Sandrone's wines are sometimes described as straddling the modern and traditional styles in the region: elegant, attractive and easy to appreciate right from their first years in bottle, but with no less power and structure than traditional Barolos. Along with the extremely low yields in the vineyard and an obsessive attention to training, pruning and harvesting, Sandrone has a very rational approach in the cellar. This approach, however, is also unique and outside of simple classification: Sandrone subjects his wines to medium-length maceration period, shorter than traditional, but makes limited use of new oak in the maturation process, which takes place in 500 liter tonneaux, all signs of a more traditional approach in the cellar. The entire range of wines, all limited in production, are jewels of impeccably balanced concentration and precision, and the ability to age for long periods of time.

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The center of the production of the world’s most exclusive and age-worthy red wines made from Nebbiolo, the Barolo region includes five core townships: La Morra, Monforte d’Alba, Serralunga d’Alba, Castiglione Falletto and the Barolo village itself, as well as a few outlying villages. The landscape of Barolo, characterized by prominent and castle-topped hills, is full of history and romance centered on the Nebbiolo grape. Its wines, with the signature “tar and roses” aromas, have a deceptively light garnet color but full presence on the palate and plenty of tannins and acidity. In a well-made Barolo, one can expect to find complexity and good evolution with notes of, for example, strawberry, cherry, plum, leather, truffle, anise, fresh and dried herbs, tobacco and violets.

There are two predominant soil types here, which distinguish Barolo from the lesser surrounding areas. Compact and fertile Tortonian sandy marls define the vineyards farthest west and at higher elevations. Typically the Barolo wines coming from this side, from La Morra and Barolo, can be approachable relatively early on in their evolution and represent the “feminine” side of Barolo, often closer in style to Barbaresco with elegant perfume and fresh fruit.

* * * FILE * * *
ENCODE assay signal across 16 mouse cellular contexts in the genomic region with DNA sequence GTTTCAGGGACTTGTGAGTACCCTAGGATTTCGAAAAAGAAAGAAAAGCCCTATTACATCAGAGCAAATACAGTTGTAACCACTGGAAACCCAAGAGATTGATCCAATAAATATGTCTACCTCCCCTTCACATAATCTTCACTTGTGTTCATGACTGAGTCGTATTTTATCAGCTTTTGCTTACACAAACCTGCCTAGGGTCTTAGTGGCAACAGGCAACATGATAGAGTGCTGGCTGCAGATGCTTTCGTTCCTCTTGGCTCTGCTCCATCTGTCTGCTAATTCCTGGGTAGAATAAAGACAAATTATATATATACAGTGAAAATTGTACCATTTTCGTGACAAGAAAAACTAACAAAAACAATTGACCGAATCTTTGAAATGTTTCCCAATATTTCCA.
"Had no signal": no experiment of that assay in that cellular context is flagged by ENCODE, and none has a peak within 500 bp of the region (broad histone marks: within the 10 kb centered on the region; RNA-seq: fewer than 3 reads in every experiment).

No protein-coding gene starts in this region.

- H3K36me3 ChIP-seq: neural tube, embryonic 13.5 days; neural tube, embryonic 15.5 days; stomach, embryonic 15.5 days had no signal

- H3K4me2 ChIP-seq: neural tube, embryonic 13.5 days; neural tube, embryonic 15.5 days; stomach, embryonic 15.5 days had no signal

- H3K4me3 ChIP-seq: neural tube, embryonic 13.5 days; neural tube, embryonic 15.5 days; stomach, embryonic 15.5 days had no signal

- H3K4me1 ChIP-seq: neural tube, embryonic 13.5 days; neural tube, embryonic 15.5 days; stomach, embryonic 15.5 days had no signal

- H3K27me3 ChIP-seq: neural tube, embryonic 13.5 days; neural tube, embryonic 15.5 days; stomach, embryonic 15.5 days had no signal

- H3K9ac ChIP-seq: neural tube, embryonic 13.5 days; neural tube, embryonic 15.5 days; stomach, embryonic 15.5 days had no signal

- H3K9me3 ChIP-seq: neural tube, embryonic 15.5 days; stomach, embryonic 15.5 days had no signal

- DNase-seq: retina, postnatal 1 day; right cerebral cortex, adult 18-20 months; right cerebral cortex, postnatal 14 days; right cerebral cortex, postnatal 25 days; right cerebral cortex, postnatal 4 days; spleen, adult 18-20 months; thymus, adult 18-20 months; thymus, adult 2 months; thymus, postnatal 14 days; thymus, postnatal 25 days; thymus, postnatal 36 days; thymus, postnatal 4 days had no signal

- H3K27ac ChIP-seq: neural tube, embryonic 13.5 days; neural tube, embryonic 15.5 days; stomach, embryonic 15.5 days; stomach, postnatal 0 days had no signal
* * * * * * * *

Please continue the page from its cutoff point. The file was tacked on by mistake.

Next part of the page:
On the eastern side of the region, Helvetian soils of compressed sandstone and chalks are less fertile, producing wines with intense body, power and structured tannins. This more “masculine” style comes from Monforte d’Alba and Serralunga d’Alba. The township of Castiglione Falletto covers a spine with both soils types.

The best Barolo wines need 10-15 years before they are ready to drink, and can further age for several decades.

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Responsible for some of the most elegant and age-worthy wines in the world, Nebbiolo, named for the ubiquitous autumnal fog (called nebbia in Italian), is the star variety of northern Italy’s Piedmont region. Grown throughout the area as well as in the neighboring Valle d’Aosta and Valtellina, it reaches its highest potential in the Piemontese villages of Barolo and Barbaresco. This finicky grape needs a very particular soil type and climate in order to thrive. Outside of Italy, growers are still very much in the experimentation stage but some success has been achieved in parts of California. Tiny amounts are produced in Washington, Virginia, Mexico and Australia.

In the Glass

Nebbiolo at its best is an elegant variety with velveteen tannins, mouthwatering acidity and a captivating perfume. Common characteristcs of a well-made Nebbiolo can include roses, violets, licorice, sandalwood, spicebox, smoke, potpourri, black plum, red cherry and orange peel. Light brick in color, Nebbiolo is a more powerful wine than one might expect, and its firm tannins typically need time to mellow.

Perfect Pairings

Nebbiolo’s love affair with food starts in Piedmont, which is home to the Slow Food movement and some of Italy’s best cuisine. The region is famous for its white truffles, wild boar ragu and tajarin pasta, all perfect companions to Nebbiolo.

Sommelier Secret

If you can’t afford to drink Barolo and Barbaresco every night, try the more wallet-friendly, earlier-drinking Langhe Nebbiolo or Nebbiolo d'Alba. Also search out the fine offerings of the nearby Roero region. North of the Langhe and Roero, find earthy and rustic versions of the variety (known here as “Spanna”) in Ghemme and Gattinara.

LSB209173_2007 Item# 209173